Cheh Speaks For First Time About Personal Experience With Housing Insecurity

Washington, DC, Oct. 07, 2019 (GLOBE NEWSWIRE) — Friendship Place hosted its 22nd Annual Benjamin E. Cooper Awards Ceremony on Tuesday recognizing Ward 3 Councilmember Mary Cheh as well as four other honorees for their outstanding contributions to the cause of ending homelessness. Cheh received the “Community Leadership” award and gave a heartfelt speech, speaking for the first time about her personal experience with housing insecurity.

“I’m finally at an age now where I can confess that from around the age of 14 or 15, I was a couch surfer,” Cheh said. The Councilmember admitted she didn’t have a stable home for nearly four years of her life. “I was rescued by a college scholarship and a dorm room,” she recalled, jokingly emphasizing, “I loved that dorm room!”

Cheh became the first person in her family to graduate from high school and college.

“We thank Mary Cheh for generously sharing her story,” says Friendship Place President & CEO Jean-Michel Giraud. Her journey to the council has been truly remarkable.

Cheh’s commitment to the work to end homelessness and housing insecurity is notable. Since becoming a council member in 2006, she has done tremendous work to secure resources for people experiencing homelessness. She introduced, and in 2014, the DC Council passed the LGBTQ Homeless Youth Reform Amendment Act, which increased the number of shelter beds dedicated to LGBTQ youth. This year, Cheh reintroduced the Eviction Record Sealing Authority Amendment Act of 2019, which mandates that all eviction records be sealed after three years. She is also taking a courageous stand in favor of the new Ward 3 shelter, which will provide families experiencing homelessness with a safe place to sleep as they transition into permanent housing.

“Going through housing insecurity can be an experience that’s lonely, scary, seeming hopeless and sometimes difficult to share,” says Giraud. “Many don’t know that some of their friends and colleagues have faced this experience. I, too, have had some of these challenges.” As a young immigrant in the US, the President & CEO lived in hotel rooms in San Francisco’s gritty Tenderloin neighborhood during the seventies. He hopes that Cheh’s testimony on Tuesday will be an inspiration for people who are struggling today. “There is life after homelessness and housing instability, and many people in the community are fighting to help you rebuild.”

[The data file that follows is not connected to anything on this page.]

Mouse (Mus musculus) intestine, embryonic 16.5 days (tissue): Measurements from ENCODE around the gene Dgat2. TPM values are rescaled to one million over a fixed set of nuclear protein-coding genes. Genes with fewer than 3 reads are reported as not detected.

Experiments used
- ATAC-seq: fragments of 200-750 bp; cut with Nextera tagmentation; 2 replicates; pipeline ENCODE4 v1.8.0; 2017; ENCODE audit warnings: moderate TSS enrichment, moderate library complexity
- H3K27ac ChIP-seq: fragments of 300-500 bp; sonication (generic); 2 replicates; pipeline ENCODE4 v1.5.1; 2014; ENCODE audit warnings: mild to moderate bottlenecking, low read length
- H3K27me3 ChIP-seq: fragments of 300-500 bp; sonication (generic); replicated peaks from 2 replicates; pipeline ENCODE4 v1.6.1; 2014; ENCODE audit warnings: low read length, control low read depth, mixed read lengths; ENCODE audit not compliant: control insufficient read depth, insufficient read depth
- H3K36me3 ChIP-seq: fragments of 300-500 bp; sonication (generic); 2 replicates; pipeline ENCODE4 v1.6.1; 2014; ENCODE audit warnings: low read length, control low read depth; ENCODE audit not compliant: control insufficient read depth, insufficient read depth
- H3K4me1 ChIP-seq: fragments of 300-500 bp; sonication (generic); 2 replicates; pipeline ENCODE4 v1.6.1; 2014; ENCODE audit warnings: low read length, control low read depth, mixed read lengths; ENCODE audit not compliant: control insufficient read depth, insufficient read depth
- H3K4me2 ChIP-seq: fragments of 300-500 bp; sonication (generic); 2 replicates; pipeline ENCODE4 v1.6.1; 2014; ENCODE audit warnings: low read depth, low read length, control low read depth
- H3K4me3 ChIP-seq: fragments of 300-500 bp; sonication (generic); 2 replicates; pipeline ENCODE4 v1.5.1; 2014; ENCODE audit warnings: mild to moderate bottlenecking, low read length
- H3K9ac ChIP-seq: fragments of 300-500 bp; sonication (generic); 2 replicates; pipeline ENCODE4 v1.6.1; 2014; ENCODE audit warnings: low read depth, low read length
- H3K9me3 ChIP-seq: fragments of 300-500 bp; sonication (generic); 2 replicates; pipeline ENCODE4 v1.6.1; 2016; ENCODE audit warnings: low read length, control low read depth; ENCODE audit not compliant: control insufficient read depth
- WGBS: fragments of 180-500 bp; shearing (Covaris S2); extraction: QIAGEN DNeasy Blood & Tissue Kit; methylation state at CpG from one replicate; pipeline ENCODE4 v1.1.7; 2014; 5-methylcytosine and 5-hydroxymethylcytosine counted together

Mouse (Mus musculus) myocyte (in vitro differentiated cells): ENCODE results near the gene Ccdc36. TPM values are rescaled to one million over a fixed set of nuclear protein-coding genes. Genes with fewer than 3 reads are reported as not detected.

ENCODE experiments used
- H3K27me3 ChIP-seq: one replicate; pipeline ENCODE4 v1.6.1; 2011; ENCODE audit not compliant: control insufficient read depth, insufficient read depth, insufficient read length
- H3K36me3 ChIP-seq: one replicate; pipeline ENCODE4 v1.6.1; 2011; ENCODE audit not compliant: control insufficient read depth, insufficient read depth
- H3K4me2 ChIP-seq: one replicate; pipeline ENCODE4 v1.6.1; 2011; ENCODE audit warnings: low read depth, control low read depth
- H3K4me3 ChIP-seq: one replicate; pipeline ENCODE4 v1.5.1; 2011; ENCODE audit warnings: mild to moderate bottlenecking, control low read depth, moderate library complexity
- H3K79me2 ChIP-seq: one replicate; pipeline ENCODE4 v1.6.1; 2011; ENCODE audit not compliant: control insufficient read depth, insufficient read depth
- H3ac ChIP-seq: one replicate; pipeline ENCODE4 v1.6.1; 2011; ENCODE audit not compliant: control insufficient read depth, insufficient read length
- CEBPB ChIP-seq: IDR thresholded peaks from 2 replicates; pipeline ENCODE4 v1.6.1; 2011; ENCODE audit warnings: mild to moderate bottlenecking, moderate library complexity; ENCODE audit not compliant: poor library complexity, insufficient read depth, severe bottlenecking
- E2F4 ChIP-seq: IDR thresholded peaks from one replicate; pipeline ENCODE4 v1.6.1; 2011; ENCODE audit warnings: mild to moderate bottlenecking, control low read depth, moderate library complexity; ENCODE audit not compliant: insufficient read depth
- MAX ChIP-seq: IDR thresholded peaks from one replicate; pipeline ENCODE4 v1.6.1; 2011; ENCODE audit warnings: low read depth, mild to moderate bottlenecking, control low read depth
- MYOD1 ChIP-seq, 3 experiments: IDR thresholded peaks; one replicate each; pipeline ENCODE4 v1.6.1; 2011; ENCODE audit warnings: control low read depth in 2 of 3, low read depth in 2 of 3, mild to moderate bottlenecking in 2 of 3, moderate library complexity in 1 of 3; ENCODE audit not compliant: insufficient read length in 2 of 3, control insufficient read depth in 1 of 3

Friendship Place’s mission is to end homelessness and rebuild lives. Last year, through the support of the community, the organization led the way in ending and preventing homelessness in the DC region by securing housing for 1,640 people, including 572 children and 355 veterans.

“Congratulations to Councilmember Cheh and all of our Benjamin E. Cooper honorees,” said Giraud. The evening’s honorees also included former board member Anne Morrison, IT professional Ansar Khan, and Friendship Place volunteer Charlie Betts—who is known as the IKEA furniture assembler for formerly homeless/newly housed families in DC. “We value each and every one of our advocates, volunteers, public officials, and all who are with us,” Giraud says, adding, “We all have to be in this fight in order to win it.”

The Benjamin E. Cooper Awards honors the life of a high school student and devoted Friendship Place volunteer. Ben died in a tragic car accident in 1997.

You can support Friendship Place’s mission to end homelessness and rebuild lives by volunteering, donating or attending one of the organization’s events. On Saturday morning, November 9, join Friendship Place on the National Mall for a walk to fight homelessness, Friendship Walks. For more information, visit


About Friendship Place

Friendship Place is a leader in Washington, DC, in developing solutions to homelessness that have demonstrable results and a lasting impact.


Yimka Odebode
Friendship Place

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